Teafluencer: Natalie Woo

Teafluencer: Natalie Woo

Our May Teafluencer is Natalie Woo, a marketing expert who just happens to have a lot of artistic talent and a love of tea.

Natalie Woo


What does a Google marketing, engineering and senior strategist have to do with beautiful art about nature and food? Everything! Meet our May Teafluencer, Natalie Woo, a tea enthusiast with a fascinating background, immense talent and love of nature and food. She approaches life with the opinion that there is beauty all around us and that possibilities are everywhere. And from the sounds of it, she spends a good part of her days with a cup of tea in her hand! 

Harney: Tell us a little about you. Where are you from, educational/professional background, where you live, family, etc.

Natalie: I was born and raised in the Bay Area, California, otherwise known as the heart of Silicon Valley. I’m an Asian American originally from Hong Kong and have a beautiful blended family with my husband from Paris and two sons who are 5 and 19. I graduated from San Francisco State University with a marketing degree and ultimately started working at Google and as a freelance illustrator on the side.

Now I live in Mountain View, California, and have worked at Google for over 15 years across various roles in marketing, engineering and learning and development as a senior strategist. I’ve worked at the intersection of learning and development, from program management to learning design. I’ve been lucky to infuse my creativity into my day job while also pushing my skills as an illustrator.

Harney: When did you first start to draw and paint? Did you have someone in your life who influenced you?

Natalie: I drew when I was in second grade, loved to draw books and was fascinated with making restaurant menus. I remember getting an award in fourth grade for illustrating this book about a family of mice in color pastels. I still remember the gold foiled star placed on my book’s cover by the teacher and thought for the first time, ‘wow, I feel proud.’ 

My grandmother was incredibly creative. She would always knit extraordinary scarves, sweaters and blankets for the family and teach me ribbon crafts (think making fish, pineapples and Chinese lanterns) with these beautiful golden rimmed ribbons only found in Hong Kong at the time. I remember going to her house after school as a child with my cousin and constantly drawing, doing some craft and playing in her garden full of grass-filled lawns, freesia, roses and plums. 

Harney: While we know you have many interests, two seem to stand out: flowers and food! Let’s start with flowers – the pictures from your garden are stunning. When did you start gardening?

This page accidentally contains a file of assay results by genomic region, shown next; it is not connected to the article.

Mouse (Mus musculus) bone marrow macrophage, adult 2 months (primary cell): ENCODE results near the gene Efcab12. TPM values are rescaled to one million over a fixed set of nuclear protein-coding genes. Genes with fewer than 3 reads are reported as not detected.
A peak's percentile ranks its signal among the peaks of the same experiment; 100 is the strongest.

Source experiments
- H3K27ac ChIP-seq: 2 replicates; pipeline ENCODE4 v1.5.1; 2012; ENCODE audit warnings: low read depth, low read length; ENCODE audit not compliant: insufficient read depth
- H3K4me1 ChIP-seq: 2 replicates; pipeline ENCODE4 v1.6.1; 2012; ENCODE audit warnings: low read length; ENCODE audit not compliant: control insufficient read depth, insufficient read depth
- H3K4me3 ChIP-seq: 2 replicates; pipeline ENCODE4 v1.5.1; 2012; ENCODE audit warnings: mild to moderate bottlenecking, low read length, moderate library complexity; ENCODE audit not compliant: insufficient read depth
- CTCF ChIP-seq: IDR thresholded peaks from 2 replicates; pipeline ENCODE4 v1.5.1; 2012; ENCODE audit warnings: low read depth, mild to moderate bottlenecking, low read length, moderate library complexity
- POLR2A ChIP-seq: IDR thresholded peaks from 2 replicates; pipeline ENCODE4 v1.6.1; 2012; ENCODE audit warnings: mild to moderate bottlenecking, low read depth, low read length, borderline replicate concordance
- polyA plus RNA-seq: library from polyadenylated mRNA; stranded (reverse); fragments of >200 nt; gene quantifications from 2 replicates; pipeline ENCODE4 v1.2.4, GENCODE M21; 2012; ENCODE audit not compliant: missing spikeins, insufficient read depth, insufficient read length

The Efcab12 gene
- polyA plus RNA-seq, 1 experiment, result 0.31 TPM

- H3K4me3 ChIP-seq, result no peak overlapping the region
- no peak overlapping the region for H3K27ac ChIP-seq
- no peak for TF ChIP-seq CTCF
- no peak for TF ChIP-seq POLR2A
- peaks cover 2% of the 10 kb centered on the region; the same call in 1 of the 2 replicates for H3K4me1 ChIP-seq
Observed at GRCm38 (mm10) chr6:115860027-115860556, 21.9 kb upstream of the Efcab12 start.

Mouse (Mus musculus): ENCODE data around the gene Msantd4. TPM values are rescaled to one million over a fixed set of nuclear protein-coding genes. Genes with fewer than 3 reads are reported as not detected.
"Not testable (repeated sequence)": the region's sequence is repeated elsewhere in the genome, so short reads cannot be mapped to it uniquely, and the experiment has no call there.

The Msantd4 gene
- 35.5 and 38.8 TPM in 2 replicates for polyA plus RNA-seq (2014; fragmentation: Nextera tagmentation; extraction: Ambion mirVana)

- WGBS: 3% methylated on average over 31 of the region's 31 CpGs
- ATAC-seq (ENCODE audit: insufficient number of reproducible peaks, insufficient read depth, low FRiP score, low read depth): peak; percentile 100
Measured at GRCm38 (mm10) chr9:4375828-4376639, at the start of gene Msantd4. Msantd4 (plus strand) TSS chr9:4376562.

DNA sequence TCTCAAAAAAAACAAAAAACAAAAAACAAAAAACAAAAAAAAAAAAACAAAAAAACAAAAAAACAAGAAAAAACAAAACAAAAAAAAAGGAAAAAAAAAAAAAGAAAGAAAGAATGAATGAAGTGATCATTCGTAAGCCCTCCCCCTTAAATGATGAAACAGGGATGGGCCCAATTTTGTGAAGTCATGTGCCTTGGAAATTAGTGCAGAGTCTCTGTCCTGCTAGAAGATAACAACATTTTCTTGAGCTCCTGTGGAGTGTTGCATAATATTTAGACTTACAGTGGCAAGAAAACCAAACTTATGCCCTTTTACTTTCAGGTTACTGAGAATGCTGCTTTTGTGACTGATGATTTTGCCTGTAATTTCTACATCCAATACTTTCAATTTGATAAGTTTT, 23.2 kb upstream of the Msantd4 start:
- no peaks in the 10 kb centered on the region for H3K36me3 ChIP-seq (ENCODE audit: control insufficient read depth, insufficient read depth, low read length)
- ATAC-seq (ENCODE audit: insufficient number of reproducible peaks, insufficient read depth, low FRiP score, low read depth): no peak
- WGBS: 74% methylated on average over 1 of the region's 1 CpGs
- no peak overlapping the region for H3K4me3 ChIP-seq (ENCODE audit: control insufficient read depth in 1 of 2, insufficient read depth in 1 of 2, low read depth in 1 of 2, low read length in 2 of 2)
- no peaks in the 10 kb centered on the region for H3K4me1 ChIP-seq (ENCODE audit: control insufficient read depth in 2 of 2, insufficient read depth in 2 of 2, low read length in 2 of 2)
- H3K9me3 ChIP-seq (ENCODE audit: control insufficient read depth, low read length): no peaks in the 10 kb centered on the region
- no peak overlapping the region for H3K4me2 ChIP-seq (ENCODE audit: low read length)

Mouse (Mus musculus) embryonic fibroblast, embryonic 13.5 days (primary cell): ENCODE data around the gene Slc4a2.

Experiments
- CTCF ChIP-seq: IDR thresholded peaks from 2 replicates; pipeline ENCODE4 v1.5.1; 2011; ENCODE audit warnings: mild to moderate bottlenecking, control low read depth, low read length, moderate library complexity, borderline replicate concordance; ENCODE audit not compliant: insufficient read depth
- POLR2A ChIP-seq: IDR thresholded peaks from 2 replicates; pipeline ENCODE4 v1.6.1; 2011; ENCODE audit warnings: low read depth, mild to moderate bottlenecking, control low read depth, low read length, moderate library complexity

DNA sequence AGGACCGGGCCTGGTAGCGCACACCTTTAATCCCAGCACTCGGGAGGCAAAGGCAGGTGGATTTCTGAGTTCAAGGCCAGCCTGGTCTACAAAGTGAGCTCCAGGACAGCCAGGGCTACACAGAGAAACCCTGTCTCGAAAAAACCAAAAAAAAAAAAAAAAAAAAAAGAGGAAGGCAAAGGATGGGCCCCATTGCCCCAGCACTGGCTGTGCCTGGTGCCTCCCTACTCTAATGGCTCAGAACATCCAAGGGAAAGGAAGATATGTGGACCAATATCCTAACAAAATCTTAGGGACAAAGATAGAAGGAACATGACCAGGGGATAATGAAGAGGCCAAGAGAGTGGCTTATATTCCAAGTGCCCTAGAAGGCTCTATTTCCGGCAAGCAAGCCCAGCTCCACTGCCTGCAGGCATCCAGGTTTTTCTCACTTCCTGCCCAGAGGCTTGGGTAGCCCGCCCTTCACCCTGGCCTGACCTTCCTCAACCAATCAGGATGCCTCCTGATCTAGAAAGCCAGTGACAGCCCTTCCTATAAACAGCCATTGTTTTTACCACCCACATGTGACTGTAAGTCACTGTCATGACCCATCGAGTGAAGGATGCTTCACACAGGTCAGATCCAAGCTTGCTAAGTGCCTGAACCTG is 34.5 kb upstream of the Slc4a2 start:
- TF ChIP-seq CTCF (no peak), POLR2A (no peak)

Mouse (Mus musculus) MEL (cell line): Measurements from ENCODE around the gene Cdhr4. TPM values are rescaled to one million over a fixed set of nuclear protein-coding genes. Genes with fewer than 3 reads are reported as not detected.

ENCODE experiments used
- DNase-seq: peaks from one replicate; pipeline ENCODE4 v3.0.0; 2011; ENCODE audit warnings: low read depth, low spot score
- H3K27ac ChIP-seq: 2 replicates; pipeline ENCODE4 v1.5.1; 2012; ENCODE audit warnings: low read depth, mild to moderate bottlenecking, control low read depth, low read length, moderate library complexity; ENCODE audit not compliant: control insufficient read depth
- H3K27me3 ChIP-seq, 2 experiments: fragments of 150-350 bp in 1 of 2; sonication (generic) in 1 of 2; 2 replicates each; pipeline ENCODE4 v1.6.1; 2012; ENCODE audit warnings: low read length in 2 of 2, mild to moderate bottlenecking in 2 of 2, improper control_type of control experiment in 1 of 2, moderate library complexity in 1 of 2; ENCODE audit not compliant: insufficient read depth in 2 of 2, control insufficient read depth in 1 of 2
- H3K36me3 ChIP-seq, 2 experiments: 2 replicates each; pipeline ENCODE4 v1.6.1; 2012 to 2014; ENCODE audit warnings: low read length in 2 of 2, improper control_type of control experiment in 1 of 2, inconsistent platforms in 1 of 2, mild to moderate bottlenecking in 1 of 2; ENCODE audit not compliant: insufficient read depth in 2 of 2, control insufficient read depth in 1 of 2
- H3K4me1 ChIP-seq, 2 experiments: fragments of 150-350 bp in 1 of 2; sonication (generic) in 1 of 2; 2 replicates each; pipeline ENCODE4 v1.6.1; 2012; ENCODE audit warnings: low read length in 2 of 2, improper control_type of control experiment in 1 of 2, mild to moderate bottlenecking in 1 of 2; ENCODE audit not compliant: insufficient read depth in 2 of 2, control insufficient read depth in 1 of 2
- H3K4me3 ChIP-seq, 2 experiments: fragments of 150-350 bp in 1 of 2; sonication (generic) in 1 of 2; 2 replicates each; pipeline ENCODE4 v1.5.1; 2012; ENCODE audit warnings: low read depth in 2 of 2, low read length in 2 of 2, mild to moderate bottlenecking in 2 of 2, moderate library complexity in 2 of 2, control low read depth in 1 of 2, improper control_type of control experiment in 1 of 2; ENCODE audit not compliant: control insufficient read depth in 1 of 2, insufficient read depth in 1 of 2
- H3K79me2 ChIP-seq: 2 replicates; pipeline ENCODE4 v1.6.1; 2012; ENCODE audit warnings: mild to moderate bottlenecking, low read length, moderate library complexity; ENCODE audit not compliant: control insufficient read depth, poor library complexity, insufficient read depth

Natalie: It’s an ongoing passion that inspires my work as an artist, centered around celebrating heritage, moments and memories. I realized that my love of flowers and food is truly a sensory experience that is a big part of being human in my mind. Being in the age of technology (and working at a tech company), I’m often in front of the computer screen, whether in meetings, creating documentation or presentations. When I’m growing something from seed, tending to it slowly and seeing it bloom naturally, there is so much inherent satisfaction from the process and being in the moment. With flowers, it’s just remarkable how a tiny seed, bulb or tuber can turn into something so beautiful - in color, scent and overall character. It makes me want to share them with everyone :)

Harney: It’s obvious that your love of nature inspires your artwork. Do you have any favorite flowers or other plants to paint? If so, why?

Natalie: Where do I start! I think the recent double petal tulips are one of my favorites, there are so many layered color and texture combinations, and they are among the first to grow in the spring. I also love sweet peas, they are so fragrant, and something about the petals reminds me of water because they are so fluid and delicate.

Harney: Let’s move on to food. We’re guessing that you love to cook and bake, yes? Did that come from anyone in your family or is it just a natural love of food coming out?

Natalie: There is always excellent food in a Chinese household, and we love to eat! Growing up, I was exposed to delicious, nourishing soups made from various textures of nuts, meats, grains, vegetables, savory stir fry, braised dishes to different desserts. Now that I’m married to a Frenchman, my love for food is only amplified. We cherish moments where we can cook something with simple, natural and flavorful ingredients. My husband is a master griller, while I love to bake things like tarts. We also love sharing a lovely beverage, be it a cocktail, smoothie, digestif to wine, to mark the moment.